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Infect Immun. 2009 Feb;77(2):885-95. doi: 10.1128/IAI.01076-08. Epub 2008 Dec 8.

Active and passive immunizations with Bordetella colonization factor A protect mice against respiratory challenge with Bordetella bronchiseptica.

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Department of Microbiology and Immunology, Wake Forest University Health Sciences, Medical Center Blvd., Gray 5086, Winston-Salem, NC 27157, USA.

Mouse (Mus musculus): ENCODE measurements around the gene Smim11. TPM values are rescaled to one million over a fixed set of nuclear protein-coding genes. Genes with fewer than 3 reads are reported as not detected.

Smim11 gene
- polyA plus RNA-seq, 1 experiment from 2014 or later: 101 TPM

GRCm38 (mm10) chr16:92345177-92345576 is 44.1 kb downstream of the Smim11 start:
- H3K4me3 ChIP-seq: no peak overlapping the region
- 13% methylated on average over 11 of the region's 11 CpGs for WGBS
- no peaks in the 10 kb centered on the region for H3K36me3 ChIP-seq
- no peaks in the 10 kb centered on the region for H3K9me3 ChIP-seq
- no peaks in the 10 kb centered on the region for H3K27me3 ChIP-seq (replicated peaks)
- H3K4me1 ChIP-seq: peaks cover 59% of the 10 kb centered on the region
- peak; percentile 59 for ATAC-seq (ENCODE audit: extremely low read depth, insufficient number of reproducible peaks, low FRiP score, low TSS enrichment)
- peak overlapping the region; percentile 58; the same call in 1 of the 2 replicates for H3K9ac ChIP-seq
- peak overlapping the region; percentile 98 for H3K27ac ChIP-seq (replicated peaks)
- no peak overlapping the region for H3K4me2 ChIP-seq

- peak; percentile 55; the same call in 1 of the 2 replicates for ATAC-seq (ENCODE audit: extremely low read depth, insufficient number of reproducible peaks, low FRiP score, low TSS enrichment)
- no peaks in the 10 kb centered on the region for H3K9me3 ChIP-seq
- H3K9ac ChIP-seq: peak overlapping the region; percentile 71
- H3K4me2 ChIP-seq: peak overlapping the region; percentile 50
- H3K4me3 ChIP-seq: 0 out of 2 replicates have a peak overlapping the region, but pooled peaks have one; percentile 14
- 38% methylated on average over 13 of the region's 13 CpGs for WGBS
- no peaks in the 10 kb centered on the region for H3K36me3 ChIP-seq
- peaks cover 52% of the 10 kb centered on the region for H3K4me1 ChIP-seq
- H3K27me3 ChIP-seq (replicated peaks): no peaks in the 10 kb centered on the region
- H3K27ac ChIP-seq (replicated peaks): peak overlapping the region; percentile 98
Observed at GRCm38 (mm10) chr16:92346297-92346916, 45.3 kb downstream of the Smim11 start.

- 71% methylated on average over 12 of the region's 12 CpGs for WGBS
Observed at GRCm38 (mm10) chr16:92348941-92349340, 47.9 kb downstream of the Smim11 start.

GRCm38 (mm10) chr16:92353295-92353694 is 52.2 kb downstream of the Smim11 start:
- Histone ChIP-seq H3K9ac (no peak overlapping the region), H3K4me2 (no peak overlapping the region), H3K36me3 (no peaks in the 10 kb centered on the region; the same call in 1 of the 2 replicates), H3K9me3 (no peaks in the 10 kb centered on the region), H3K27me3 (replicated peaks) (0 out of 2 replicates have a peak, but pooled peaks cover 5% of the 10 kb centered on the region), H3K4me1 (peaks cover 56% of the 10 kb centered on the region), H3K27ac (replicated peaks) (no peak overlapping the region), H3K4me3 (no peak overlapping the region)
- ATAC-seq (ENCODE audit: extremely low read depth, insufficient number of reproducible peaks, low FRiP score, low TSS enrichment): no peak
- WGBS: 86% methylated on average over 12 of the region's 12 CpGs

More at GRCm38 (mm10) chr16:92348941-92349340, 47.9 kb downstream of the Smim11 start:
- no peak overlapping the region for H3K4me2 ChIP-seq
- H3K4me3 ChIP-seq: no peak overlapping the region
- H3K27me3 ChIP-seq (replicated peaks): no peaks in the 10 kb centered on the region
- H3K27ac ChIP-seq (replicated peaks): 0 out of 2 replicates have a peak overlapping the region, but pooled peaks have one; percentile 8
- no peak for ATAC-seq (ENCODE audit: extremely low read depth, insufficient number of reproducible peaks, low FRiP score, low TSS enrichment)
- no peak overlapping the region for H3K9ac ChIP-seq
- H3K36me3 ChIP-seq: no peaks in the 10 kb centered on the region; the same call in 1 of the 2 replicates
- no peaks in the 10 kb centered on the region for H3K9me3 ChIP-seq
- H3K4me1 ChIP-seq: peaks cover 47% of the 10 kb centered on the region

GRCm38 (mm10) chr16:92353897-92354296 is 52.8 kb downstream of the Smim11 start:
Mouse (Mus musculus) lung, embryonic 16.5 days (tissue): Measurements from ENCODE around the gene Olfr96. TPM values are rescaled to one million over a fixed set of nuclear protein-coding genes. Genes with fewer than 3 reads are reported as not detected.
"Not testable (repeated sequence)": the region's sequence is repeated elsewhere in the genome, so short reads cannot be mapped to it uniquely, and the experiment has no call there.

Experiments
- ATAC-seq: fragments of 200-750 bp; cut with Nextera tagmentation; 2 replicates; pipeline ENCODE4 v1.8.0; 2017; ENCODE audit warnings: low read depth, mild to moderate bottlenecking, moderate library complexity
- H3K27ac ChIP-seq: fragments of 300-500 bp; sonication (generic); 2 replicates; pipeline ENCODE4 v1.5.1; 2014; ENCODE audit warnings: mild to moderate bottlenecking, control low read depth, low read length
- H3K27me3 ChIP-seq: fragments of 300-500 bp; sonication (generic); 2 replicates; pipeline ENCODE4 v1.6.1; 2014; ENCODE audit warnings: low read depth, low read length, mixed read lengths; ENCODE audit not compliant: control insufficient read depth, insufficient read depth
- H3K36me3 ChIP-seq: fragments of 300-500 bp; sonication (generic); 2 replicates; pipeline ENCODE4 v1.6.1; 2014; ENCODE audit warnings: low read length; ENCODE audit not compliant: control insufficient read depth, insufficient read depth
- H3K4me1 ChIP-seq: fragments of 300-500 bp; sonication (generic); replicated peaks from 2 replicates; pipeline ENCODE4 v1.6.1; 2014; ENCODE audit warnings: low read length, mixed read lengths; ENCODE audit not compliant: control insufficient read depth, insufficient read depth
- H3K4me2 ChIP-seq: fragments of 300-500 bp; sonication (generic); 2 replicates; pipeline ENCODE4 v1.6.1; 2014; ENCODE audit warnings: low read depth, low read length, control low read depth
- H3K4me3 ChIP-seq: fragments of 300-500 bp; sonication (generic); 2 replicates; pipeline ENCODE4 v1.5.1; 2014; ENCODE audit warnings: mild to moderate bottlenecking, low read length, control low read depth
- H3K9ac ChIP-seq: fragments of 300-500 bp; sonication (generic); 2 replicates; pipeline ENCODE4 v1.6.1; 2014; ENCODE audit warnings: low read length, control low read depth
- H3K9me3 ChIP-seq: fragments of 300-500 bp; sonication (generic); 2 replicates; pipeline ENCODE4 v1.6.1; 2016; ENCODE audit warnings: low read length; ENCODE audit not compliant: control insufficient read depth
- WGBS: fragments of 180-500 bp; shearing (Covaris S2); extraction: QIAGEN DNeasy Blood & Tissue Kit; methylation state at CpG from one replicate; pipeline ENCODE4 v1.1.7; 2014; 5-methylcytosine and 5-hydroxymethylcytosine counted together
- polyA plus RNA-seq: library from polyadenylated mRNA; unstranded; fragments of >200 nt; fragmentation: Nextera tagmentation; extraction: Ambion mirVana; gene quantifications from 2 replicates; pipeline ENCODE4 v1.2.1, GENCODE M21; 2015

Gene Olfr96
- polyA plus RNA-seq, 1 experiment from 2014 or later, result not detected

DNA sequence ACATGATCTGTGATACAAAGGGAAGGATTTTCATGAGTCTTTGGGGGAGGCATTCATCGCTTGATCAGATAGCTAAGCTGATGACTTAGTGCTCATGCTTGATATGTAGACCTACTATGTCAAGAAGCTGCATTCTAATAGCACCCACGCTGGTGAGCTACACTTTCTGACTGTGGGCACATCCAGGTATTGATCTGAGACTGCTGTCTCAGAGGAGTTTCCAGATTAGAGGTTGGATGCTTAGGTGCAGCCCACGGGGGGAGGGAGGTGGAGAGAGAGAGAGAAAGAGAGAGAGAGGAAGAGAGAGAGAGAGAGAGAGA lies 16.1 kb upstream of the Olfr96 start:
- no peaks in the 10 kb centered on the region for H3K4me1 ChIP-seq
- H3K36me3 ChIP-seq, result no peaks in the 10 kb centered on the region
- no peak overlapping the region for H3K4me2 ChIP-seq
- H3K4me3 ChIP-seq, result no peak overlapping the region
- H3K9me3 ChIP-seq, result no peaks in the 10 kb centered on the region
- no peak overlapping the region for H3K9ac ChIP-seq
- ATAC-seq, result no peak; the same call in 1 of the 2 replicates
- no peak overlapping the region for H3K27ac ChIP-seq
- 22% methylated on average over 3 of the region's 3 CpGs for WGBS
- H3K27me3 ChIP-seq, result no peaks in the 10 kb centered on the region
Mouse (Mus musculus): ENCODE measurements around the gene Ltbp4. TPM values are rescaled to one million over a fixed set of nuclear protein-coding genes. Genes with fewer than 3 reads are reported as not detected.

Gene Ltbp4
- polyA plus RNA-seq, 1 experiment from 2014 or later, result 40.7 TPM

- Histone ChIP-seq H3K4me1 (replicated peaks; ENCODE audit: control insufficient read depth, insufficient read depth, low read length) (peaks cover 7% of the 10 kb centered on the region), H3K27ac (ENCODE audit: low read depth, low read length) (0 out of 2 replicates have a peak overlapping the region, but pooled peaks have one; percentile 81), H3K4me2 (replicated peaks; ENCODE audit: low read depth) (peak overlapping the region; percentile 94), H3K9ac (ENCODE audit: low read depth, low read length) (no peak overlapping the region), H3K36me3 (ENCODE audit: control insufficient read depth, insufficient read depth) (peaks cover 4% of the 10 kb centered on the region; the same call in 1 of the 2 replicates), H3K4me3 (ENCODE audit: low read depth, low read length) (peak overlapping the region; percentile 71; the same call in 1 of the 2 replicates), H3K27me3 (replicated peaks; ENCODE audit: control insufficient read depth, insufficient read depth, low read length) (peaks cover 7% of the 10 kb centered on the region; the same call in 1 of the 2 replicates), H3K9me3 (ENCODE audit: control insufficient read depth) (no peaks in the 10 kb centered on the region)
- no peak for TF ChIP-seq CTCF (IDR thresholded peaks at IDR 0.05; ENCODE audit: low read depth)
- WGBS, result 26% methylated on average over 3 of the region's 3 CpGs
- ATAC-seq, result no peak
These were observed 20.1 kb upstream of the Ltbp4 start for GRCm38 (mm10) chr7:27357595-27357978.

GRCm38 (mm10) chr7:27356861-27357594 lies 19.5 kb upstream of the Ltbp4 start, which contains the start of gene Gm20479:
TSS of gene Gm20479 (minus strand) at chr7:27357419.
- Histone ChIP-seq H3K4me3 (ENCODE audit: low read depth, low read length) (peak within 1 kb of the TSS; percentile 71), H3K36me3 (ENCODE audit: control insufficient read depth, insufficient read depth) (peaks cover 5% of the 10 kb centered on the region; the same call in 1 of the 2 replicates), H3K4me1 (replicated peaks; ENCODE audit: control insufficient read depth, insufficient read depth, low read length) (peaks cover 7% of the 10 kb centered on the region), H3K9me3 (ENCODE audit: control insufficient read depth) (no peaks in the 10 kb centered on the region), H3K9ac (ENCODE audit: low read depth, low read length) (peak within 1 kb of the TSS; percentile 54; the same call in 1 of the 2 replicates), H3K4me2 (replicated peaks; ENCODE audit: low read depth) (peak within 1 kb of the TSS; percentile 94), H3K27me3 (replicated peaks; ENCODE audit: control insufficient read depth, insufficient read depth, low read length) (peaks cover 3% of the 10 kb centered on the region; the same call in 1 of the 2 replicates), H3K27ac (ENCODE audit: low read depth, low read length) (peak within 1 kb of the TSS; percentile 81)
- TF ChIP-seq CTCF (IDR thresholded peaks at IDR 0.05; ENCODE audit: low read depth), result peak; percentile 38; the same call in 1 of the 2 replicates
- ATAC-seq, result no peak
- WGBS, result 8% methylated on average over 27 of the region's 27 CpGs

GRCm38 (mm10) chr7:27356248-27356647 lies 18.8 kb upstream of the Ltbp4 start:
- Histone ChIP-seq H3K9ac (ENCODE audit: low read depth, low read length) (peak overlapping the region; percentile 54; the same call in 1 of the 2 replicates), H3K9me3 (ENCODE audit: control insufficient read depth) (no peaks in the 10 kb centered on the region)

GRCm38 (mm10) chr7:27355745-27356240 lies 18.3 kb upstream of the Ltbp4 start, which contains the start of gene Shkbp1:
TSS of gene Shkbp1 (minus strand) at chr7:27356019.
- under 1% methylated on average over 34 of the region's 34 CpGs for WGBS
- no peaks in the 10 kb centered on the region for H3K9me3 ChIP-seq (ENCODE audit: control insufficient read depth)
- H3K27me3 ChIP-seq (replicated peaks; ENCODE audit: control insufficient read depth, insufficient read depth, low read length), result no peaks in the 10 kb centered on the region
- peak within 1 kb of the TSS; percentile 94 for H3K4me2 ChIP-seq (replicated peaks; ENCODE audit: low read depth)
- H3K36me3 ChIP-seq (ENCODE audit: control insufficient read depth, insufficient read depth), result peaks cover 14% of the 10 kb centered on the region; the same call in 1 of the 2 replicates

Bordetella colonization factor A (BcfA) is an outer membrane immunogenic protein, which is critical for efficient colonization of the murine respiratory tract. These properties of BcfA prompted us to examine its utility in inducing a protective immune response against Bordetella bronchiseptica in a mouse model of intranasal infection. Mice vaccinated with BcfA demonstrated reduced pathology in the lungs and harbored lower bacterial burdens in the respiratory tract. Immunization with BcfA led to the generation of BcfA-specific antibodies in both the sera and lungs, and passive immunization led to the reduction of B. bronchiseptica in the tracheas and lungs. These results suggest that protection after immunization with BcfA is mediated in part by antibodies against BcfA. To further investigate the mechanism of BcfA-induced immune clearance, we examined the role of neutrophils and macrophages. Our results demonstrate that neutrophils are critical for anti-BcfA antibody-mediated clearance and that opsonization with anti-BcfA serum enhances phagocytosis of B. bronchiseptica by murine macrophages. We show that immunization with BcfA results in the production of gamma interferon and subclasses of immunoglobulin G antibodies that are consistent with the induction of a Th1-type immune response. In combination, our findings suggest that the mechanism of BcfA-mediated immunity involves humoral and cellular responses. Expression of BcfA is conserved among multiple clinical isolates of B. bronchiseptica. Our results demonstrate the striking protective efficacy of BcfA-mediated immunization, thereby highlighting its utility as a potential vaccine candidate. These results also provide a model for the development of cell-free vaccines against B. bronchiseptica.

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